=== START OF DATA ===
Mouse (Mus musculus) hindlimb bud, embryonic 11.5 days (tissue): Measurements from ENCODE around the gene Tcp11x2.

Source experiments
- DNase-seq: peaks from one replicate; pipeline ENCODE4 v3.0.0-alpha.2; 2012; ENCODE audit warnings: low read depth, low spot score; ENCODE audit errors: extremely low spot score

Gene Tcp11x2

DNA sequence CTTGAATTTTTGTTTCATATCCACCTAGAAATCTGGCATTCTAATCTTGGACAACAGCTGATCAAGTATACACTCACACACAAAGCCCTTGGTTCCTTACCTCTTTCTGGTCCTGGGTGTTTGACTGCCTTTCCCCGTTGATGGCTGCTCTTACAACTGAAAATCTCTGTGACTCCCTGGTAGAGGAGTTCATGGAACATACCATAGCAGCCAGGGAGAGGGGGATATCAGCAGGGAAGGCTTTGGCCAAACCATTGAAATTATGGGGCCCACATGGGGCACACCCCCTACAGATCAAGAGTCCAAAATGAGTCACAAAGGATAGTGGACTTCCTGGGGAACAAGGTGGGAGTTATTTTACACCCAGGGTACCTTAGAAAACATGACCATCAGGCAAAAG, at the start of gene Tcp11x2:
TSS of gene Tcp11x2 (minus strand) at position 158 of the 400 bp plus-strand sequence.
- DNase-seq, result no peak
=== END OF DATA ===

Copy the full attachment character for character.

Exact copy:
Mouse (Mus musculus) hindlimb bud, embryonic 11.5 days (tissue): Measurements from ENCODE around the gene Tcp11x2.

Source experiments
- DNase-seq: peaks from one replicate; pipeline ENCODE4 v3.0.0-alpha.2; 2012; ENCODE audit warnings: low read depth, low spot score; ENCODE audit errors: extremely low spot score

Gene Tcp11x2

DNA sequence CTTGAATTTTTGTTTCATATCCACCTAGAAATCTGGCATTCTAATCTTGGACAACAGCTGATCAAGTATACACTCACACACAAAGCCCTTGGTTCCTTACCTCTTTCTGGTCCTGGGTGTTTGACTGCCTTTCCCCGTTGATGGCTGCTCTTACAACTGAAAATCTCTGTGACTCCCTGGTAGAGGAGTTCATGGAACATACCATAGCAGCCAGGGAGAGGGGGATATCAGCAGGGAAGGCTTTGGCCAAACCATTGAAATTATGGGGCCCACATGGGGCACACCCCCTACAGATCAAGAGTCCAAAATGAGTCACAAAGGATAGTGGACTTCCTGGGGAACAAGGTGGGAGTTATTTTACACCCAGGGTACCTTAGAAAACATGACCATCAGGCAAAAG, at the start of gene Tcp11x2:
TSS of gene Tcp11x2 (minus strand) at position 158 of the 400 bp plus-strand sequence.
- DNase-seq, result no peak